Wednesday, October 16, 2013
ODELL — Mt. Defiance Cold Storage is the new kid on the fruit block.
Dick Fox of Fox Orchards built the new fruit facility, on Stadelman Drive, this spring and summer, in time to take in the July cherry crop.
Mount Defiance is the tallest point in the west hills of the Hood River Valley. It looks out over Odell and its surrounding orchards — and across to the larger fruit storage companies concentrated in Odell: Stadelman Fruit, Duckwall-Pooley and Diamond Fruit.
Box of Facts
Company: Mt. Defiance Cold Storage
Location: 3315 Stadelman Drive, Odell
Contractor: Sam Griffin Construction, Prineville
What happens there? Storage of fruit from Fox Orchards and other local fruit growers
Size: 30,000 square feet
What’s Controlled Atmospher (CA) all about? Controlled Atmosphere reduces oxygen in the room and that slows the ripening process, while also filtering out carbon dioxide coming off pears, “which aids in calming the ripening process,” Fox said. Pears are kept in CA through March or April.
Mt. Defiance is smaller than its neighbors, but it’s already full.
From August through early October, the 30,000-square-foot facility has quickly filled with apples and pears.
Mt. Defiance is operated by Fox’s son, Randy, as a separate company to the family orchard operation. It stores fruit from Fox orchards and neighboring farms.
The facility holds 2,000 bins in common storage, and has four 1,000-bin controlled atmosphere (CA) rooms.
The CA rooms were completed just in time for the influx of pears earlier this month
“We had need of more storage,” Randy Fox said. Fox Orchards grows fruit in the Odell and Pine Grove areas. “We were seeing there wasn’t enough space for all the fruit coming in, and this crop was especially big. We were proven right that there is the need.
“We will be full this year, very full,” mostly with Anjou and Bosc pears.
Upstairs at Mt. Defiance is a kitchen for doing worm samples and testing interior fruit pressures.
“You don’t want to ship when (cherries) are too soft, so if it’s being shipped to Hong Kong, you have to have a certain pressure,” Fox explained. (For local sale) “they can be at a more relaxed pressure, and we’ll have a machine in here to test it.”
A prominent feature at Mt. Defiance is the cherry hydro cooler, located just under the loading dock awning. It has a 1,000-gallon water tank that pumps to cool down and clean the cherries. Bins pass through the cooler in 90 seconds.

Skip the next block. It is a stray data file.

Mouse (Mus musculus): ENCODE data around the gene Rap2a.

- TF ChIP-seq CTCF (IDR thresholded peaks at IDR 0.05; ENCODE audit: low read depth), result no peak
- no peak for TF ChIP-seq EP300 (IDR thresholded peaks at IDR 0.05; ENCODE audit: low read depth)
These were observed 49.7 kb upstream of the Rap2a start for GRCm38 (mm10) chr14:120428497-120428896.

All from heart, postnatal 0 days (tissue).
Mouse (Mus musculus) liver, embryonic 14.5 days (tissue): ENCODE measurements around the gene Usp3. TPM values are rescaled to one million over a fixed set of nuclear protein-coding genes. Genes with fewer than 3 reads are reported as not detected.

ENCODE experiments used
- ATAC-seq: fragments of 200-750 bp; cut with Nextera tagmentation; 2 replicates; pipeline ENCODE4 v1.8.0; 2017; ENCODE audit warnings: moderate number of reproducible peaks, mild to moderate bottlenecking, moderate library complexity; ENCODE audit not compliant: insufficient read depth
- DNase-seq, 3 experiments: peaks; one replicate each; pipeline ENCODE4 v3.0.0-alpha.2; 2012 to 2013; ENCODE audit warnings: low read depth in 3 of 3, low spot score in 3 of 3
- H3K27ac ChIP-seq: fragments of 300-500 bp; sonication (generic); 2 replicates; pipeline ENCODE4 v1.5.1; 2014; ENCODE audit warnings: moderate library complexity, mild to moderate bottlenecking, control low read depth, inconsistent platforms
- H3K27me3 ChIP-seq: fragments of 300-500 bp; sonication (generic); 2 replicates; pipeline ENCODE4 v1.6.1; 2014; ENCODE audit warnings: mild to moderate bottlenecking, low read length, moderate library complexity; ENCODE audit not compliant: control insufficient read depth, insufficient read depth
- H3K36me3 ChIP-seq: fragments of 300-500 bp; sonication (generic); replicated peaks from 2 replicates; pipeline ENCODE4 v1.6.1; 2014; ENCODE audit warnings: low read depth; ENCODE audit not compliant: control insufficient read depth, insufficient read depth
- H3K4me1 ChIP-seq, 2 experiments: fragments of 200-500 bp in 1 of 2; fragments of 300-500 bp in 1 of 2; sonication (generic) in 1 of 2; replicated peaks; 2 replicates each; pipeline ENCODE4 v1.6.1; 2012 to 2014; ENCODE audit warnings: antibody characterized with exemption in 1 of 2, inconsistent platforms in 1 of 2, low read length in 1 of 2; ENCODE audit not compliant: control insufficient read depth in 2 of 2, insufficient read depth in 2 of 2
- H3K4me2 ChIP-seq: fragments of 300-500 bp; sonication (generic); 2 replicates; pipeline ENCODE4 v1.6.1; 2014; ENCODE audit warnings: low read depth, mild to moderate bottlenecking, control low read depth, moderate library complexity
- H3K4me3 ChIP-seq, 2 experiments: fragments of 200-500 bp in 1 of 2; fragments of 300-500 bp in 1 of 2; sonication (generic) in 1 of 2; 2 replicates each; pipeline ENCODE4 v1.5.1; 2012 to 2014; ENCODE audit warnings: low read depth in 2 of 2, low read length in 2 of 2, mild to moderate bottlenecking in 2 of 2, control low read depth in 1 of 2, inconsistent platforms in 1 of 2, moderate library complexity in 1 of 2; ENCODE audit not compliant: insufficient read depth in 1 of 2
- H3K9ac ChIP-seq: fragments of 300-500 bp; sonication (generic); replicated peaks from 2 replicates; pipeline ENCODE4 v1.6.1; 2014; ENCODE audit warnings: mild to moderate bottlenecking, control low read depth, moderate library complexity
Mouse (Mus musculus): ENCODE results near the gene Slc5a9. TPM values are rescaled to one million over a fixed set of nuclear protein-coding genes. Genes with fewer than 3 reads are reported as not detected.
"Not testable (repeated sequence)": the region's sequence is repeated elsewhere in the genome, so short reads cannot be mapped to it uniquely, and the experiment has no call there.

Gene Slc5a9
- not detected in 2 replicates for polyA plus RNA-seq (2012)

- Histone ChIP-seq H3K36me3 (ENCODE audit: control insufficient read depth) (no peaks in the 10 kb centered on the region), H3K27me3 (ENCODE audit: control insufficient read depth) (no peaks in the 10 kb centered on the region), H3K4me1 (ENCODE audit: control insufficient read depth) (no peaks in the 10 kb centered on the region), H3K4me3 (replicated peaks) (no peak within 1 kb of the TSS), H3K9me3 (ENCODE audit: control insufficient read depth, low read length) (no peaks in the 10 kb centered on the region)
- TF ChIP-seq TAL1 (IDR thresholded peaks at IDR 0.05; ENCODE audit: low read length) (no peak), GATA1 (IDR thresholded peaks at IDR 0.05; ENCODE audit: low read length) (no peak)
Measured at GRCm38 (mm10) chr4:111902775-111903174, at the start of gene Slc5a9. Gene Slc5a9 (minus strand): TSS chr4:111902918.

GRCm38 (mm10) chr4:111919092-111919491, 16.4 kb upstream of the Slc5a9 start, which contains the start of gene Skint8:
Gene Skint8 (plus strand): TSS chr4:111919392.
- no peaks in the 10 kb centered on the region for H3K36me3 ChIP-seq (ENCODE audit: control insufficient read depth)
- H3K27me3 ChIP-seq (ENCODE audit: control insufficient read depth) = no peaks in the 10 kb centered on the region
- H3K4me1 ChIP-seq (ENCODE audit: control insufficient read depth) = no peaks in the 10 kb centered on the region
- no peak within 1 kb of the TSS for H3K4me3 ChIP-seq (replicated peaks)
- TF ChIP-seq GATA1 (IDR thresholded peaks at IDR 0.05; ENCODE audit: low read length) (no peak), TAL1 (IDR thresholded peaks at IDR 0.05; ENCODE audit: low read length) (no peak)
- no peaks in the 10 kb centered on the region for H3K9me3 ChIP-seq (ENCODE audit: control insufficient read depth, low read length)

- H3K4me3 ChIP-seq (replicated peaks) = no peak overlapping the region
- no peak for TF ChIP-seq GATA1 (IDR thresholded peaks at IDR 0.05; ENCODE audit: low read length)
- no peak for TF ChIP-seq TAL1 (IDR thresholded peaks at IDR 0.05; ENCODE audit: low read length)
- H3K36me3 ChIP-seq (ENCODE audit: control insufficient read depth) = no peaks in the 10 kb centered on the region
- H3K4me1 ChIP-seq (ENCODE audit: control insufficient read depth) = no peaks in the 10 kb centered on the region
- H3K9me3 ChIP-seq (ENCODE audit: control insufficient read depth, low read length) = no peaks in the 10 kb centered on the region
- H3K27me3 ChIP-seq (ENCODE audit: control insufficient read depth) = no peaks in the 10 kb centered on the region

“It takes heat out of the cherries,” Fox explained. “In the dead of summer, cherries come in at 90-100 degrees, and we want to cool them off to preserve them. The first thing is to take the field heat out. The machine cools them off 20-30 degrees, and we cool them off in the rooms even further.
“If they stay too hot for too long they turn to mush and it doesn’t take very long for them to do it.”
The fruit cools faster in the water than it does in the room so it’s an energy saver; 90 seconds in the process is worth 2-3 hours in one of the rooms.
Fox said the hydro cooler also hydrates the stems, keeping them greener longer, which helps preserve the fruit. Fox said Mt. Defiance is also experimenting with cleaning and cooling pears in the machine.
Another energy-saving feature is the use of variable fan speeds in the CA chambers.
“Depending on temperature, if it’s at temperature and staying at temp for awhile, it will calm the fan down so it uses less and less energy; the Bonneville Power Administration is checking it out so we can get a rebate for using this system,” Fox said. “Programs like this encourage industrial users to become more energy-efficient.”
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Lawnmower torches Arbor Vitae on Portland Drive
The riding lawn mower driven by Norma Cannon overheated and made contact with dry arbor vitae owned by Lee and Norma Curtis, sending more than a dozen of the tightly-packed trees up in flames. The mower, visible at far right, was totaled. No one was injured; neighbors first kept the fire at bay with garden hoses and Westside and Hood River Fire Departments responded and doused the fire before it reached any structures. Westside Fire chief Jim Trammell, in blue shirt, directs firefighters. The video was taken by Capt. Dave Smith of Hood River Fire Department. Enlarge